As defendant also contends, the issue of punitive damages should not have been submitted to the jury because the plaintiff failed to show the requisite malice. At trial, plaintiff presented defendant's failure *1426 to respond to his request letter as the only evidence of malice. Therefore, the issue to be decided on this motion for judgment n.o.v. is whether defendant's failure to respond to plaintiff's request for a service letter is sufficient evidence of malice to sustain a jury verdict on punitive damages. This Court holds that it is not.

Missouri courts handle service letter cases with some frequency and their decisions are instructive on the issue of punitive damages. In a Missouri service letter case, before a jury may award punitive damages, the plaintiff must show actual or legal malice on the part of the defendant. See Schmidt v. Central Hardware Company, 516 S.W.2d 556, 560 (Mo.Ct. App.1974); Booth v. Quality Dairy Company, 393 S.W.2d 845, 851 (Mo.Ct.App. 1965). The record in this case does not support actual malice; therefore, plaintiff may rely only on legal malice, which exists where a wrongful act is intentionally done without just cause or excuse. 516 S.W.2d at 560. A party may defend against a finding of legal malice by demonstrating lack of knowledge of the service letter statute. Id. In permitting a jury instruction on lack of knowledge as a defense under the service letter statute, the Missouri Court of Appeals noted, as follows:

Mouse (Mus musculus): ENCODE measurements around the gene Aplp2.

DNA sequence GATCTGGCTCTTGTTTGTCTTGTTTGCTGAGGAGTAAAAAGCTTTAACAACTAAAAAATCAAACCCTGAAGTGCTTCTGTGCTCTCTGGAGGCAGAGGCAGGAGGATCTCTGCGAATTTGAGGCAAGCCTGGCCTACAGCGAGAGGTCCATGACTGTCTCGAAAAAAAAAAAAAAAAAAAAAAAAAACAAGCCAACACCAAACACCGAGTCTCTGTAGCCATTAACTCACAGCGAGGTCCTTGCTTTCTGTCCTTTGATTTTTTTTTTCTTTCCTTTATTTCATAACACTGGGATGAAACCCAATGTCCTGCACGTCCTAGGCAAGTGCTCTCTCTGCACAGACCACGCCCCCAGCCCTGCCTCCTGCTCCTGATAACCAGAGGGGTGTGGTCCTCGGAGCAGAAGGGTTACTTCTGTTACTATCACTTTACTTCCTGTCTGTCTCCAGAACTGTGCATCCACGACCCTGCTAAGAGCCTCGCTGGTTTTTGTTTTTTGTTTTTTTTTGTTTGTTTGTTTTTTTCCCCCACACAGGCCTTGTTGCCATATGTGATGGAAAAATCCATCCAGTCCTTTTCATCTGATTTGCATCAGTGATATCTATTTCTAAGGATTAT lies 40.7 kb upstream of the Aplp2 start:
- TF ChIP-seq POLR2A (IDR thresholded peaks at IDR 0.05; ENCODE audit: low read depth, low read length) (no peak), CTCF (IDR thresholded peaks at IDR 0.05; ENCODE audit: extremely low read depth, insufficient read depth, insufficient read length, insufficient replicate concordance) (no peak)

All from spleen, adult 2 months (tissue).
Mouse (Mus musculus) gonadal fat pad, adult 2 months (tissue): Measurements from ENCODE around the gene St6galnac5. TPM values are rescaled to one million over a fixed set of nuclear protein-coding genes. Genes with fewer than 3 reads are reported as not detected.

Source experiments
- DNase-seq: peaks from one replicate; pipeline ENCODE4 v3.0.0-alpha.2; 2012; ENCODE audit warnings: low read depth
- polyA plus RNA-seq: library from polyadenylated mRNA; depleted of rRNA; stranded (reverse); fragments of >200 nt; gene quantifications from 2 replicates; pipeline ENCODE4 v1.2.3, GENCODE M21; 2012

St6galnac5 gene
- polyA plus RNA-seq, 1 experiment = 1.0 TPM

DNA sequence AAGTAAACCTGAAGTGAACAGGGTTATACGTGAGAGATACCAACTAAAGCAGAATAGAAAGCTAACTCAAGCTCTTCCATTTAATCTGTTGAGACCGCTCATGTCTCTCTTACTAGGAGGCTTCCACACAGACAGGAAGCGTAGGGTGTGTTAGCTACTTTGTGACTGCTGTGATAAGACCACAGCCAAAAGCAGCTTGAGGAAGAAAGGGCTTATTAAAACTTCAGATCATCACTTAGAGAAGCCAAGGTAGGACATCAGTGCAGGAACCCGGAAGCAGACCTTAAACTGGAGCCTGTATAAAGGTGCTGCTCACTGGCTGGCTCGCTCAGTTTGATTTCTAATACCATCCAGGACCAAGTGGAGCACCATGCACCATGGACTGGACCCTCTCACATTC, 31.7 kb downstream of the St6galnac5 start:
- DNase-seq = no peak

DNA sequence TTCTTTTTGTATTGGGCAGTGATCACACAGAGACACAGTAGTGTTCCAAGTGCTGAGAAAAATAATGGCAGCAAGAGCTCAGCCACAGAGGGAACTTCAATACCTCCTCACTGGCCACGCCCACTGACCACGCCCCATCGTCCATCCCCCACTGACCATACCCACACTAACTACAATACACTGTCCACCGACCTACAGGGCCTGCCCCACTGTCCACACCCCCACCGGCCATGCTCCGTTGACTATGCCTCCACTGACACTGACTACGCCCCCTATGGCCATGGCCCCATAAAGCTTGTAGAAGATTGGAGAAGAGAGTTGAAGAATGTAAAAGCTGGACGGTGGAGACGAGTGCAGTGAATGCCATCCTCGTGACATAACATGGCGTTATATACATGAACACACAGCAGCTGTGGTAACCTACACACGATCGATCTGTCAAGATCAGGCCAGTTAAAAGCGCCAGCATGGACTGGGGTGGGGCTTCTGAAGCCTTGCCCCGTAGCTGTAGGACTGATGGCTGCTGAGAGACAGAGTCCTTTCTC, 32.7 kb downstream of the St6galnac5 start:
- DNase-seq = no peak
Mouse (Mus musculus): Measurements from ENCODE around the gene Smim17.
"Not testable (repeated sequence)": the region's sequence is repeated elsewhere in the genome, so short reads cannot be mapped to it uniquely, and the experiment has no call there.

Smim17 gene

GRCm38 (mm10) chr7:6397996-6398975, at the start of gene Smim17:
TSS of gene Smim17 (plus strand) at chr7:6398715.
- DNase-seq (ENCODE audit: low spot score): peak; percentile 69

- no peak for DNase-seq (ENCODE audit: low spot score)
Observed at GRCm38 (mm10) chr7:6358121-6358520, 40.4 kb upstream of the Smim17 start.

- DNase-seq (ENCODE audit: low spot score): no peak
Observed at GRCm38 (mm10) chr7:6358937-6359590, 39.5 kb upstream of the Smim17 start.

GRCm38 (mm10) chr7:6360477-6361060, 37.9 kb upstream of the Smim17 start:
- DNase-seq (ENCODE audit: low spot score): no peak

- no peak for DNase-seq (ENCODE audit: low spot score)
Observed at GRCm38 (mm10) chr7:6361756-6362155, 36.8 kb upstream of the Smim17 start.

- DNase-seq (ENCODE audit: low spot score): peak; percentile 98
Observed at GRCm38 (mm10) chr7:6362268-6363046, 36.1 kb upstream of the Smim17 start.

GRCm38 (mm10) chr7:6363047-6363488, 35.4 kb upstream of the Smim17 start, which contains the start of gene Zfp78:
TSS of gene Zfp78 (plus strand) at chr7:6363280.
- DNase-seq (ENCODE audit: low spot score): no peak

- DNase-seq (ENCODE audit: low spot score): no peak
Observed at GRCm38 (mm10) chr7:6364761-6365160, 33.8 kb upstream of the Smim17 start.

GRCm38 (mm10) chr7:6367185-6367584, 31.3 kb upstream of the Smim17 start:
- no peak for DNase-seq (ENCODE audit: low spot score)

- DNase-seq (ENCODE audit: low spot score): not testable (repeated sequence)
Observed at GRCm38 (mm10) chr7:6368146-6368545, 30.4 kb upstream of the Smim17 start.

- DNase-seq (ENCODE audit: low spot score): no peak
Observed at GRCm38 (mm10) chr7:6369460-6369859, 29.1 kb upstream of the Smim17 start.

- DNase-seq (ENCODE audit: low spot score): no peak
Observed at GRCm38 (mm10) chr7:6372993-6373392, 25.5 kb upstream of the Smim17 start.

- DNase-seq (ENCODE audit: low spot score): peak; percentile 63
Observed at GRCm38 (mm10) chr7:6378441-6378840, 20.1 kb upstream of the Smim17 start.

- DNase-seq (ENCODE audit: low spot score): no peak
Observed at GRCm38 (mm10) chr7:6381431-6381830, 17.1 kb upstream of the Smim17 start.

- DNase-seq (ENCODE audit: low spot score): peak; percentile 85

The party must know that the act is wrongful and must do it intentionally without just cause or excuse. If he acts in good faith and in the honest belief that his act is lawful, he is not liable for punitive damages even though he may be mistaken as to the legality of his act.

393 S.W.2d at 851 (quoting Hall v. St. Louis-San Francisco R. Company, 224 Mo.App. 431, 28 S.W.2d 687, 691 (1930)). More recently, the Missouri Supreme Court affirmed this standard in Stark v. American Bakeries Company, 647 S.W.2d 119, 123 (Mo. banc 1983), where the court held that to be assessed punitive damages, a defendant must not only have intended to perform the act but must have known it was wrongful when performed. Thus, in Missouri courts, lack of knowledge of the requirements of the service letter statute constitutes a defense to a finding of malice.

Generally, Missouri courts require a finding that the defendant knew of his legal obligation in order to award punitive damages. E.g., Pollock v. Brown, 569 S.W.2d 724, 733 (Mo. banc 1978). This requirement implies that evidence of defendant's knowledge of and disregard for the service letter statute be present on the record. In the absence of such evidence, a plaintiff has not presented a submissible case on the issue of punitive damages. As plaintiff argues, punitive damages can be submitted to the jury and the jury can find legal malice merely upon the failure of the employer to respond to a service letter request. To support his argument, plaintiff cites two cases: Schmidt v. Central Hardward Company, 516 S.W.2d at 560; Wuerderman v. J.O. Lively Const. Company, 602 S.W.2d 215 (Mo.Ct.App.1980).